The son of Norwegian-American parents, agronomist Norman Borlaug not only brought forth the Green Revolution but in the process saved as many as 1 billion people across the globe from famine, starvation and death.
Earning his Ph.D. in plant pathology from the University of Minnesota, Borlaug eventually found himself in the most poverty-stricken areas of Mexico following World War II, where wheat farmers were “barely able to sustain themselves due to repeatedly poor harvests,” thanks to rust — “the parasitic fungus that attacked a wide variety of plants and trees.”
Farmers in rural Mexico were producing less than half of what was needed to sustain the population, and Burlaug spent more than 13 years working on the development of a rust-resistant wheat.
His initial development of rust-resistant wheat improved crop yields but was too top-heavy to withstand wind and rain. But Borlaug then thought to cross breed his new varieties in Mexico with Japanese dwarf strains, and the results were borderline miraculous.
“Aided by the use of fertilizer and irrigation, Borlaug’s new wheat varieties enabled Mexico to achieve self-sufficiency in 1956,” Amb. Kenneth M. Quinn, President of The World Food Prize Foundation, wrote in Burlaug’s biography in 2009.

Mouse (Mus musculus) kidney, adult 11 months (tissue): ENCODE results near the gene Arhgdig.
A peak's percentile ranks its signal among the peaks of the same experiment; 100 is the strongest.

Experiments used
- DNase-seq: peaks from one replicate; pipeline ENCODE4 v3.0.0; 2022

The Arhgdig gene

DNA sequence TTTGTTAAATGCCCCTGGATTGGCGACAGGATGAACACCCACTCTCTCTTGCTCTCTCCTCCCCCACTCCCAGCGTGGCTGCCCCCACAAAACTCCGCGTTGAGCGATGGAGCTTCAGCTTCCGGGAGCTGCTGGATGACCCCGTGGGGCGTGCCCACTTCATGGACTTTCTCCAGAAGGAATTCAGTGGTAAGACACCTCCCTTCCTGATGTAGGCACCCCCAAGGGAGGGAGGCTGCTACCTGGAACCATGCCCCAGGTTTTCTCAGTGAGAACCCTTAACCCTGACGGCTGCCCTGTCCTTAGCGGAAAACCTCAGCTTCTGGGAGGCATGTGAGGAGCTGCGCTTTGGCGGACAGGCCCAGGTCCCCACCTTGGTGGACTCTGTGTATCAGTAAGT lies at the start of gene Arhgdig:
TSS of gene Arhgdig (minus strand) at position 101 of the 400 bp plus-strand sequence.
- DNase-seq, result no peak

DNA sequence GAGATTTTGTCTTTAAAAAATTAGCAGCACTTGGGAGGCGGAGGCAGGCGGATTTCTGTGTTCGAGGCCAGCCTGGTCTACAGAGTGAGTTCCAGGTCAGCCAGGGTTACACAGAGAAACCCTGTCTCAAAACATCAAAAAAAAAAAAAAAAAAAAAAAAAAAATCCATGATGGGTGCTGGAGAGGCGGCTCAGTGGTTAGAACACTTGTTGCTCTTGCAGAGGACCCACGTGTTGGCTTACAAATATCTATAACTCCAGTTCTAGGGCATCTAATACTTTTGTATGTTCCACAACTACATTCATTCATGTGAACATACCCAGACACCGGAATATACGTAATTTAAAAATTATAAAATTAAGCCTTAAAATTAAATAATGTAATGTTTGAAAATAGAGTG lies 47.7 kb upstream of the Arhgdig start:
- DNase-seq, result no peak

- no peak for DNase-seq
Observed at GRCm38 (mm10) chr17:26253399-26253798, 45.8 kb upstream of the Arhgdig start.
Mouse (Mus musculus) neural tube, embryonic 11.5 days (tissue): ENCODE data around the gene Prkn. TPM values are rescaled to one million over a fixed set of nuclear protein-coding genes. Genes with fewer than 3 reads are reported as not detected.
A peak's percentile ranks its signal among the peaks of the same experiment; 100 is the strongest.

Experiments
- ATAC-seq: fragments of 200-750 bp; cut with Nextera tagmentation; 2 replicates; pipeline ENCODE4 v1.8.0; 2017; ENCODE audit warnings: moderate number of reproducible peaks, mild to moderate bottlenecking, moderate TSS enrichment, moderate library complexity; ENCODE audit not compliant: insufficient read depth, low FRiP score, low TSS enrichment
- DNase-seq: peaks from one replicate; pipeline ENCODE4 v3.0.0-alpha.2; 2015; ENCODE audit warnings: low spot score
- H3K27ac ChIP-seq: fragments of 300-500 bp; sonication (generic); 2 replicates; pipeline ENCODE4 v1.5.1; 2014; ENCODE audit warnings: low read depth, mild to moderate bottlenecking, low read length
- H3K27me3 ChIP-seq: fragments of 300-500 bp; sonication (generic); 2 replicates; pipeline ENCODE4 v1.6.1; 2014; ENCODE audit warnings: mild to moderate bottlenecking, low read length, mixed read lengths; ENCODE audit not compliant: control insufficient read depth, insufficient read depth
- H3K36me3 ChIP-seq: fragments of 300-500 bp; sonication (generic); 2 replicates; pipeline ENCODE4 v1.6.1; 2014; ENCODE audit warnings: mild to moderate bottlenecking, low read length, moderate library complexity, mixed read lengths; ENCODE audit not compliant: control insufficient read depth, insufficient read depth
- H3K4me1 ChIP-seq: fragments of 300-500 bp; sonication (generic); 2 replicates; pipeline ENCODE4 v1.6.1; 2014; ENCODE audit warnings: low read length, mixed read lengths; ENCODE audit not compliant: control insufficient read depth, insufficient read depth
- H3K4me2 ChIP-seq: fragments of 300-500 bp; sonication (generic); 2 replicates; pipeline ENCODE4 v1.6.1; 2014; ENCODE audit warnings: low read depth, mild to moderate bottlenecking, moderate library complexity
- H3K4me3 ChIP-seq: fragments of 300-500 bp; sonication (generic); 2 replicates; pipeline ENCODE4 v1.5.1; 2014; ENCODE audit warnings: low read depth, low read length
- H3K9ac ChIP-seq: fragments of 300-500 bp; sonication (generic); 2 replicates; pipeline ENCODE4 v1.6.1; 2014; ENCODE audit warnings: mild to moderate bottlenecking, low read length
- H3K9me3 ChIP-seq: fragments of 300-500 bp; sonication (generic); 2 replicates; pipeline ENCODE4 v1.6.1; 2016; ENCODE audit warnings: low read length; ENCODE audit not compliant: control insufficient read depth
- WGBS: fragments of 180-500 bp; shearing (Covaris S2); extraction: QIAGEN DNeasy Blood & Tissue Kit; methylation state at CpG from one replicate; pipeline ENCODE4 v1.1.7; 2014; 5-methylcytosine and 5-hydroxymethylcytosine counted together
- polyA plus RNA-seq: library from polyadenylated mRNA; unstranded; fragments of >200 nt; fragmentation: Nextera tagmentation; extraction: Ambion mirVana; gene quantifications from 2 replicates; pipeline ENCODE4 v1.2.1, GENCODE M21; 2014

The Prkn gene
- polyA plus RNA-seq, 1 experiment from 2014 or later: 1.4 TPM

The agronomist would go on to take his Green Revolution and success to other areas of the world, including the Middle East and South Asia, as most of the developing world was stricken with the same poverty and failing harvests as Mexico.
Training a new generation of agricultural scientists at Centro Internacional de Mejoramiento de Maiz y Trigo – the International Maize and Wheat Improvement Center (CIMMYT) located outside Mexico City — Borlaug and his team moved on to India and Pakistan, where crop yields were increased fourfold.
Scientists Robert Chandler, Henry “Hank” Beachell and Gurdev Khush applied Borlaug’s methods to rice in Asia and also found immense success.
Quinn himself witnessed the “miracle rice” they produced while working in the Mekong Delta in 1968, and saw not only that crop yields were increased but violent conflict died down as a result.
He wrote: “The four villages that were accessible by road experienced dramatic improvements, both in terms of nutrition and the well being of the people. New IR-8 rice spread rapidly as peasant farmers with small plots were suddenly able to experience both increased yields and double crops. This in turn led to tangible improvements in the quality of life: child mortality dropped; malnutrition abated; and children, especially girls, stayed in school longer.
At the same time, there was a rapid corresponding decrease in the level of armed conflict and military hostilities. It was as though the combination of new roads and new rice seed caused the roots of violent extremism to wither and disappear in a way that military action alone could not.”
Borlaug received the Nobel Peace Prize in 1970 for his achievements in India and Pakistan and his role in the Green Revolution.
In 1986, the celebrated agronomist went on to establish the World Food Prize, with the assistance of Carleton Smith and the support of the General Foods Corporation, as a Nobel-like prize for agriculture.
As his methods continued to reach new regions of the world, including China and Africa, Borlaug was well on his way to saving more than 1 billion lives through his agricultural innovations.
Though Borlaug himself is now gone, having died on September 12, 2009, his foundational work has the potential to save many millions more.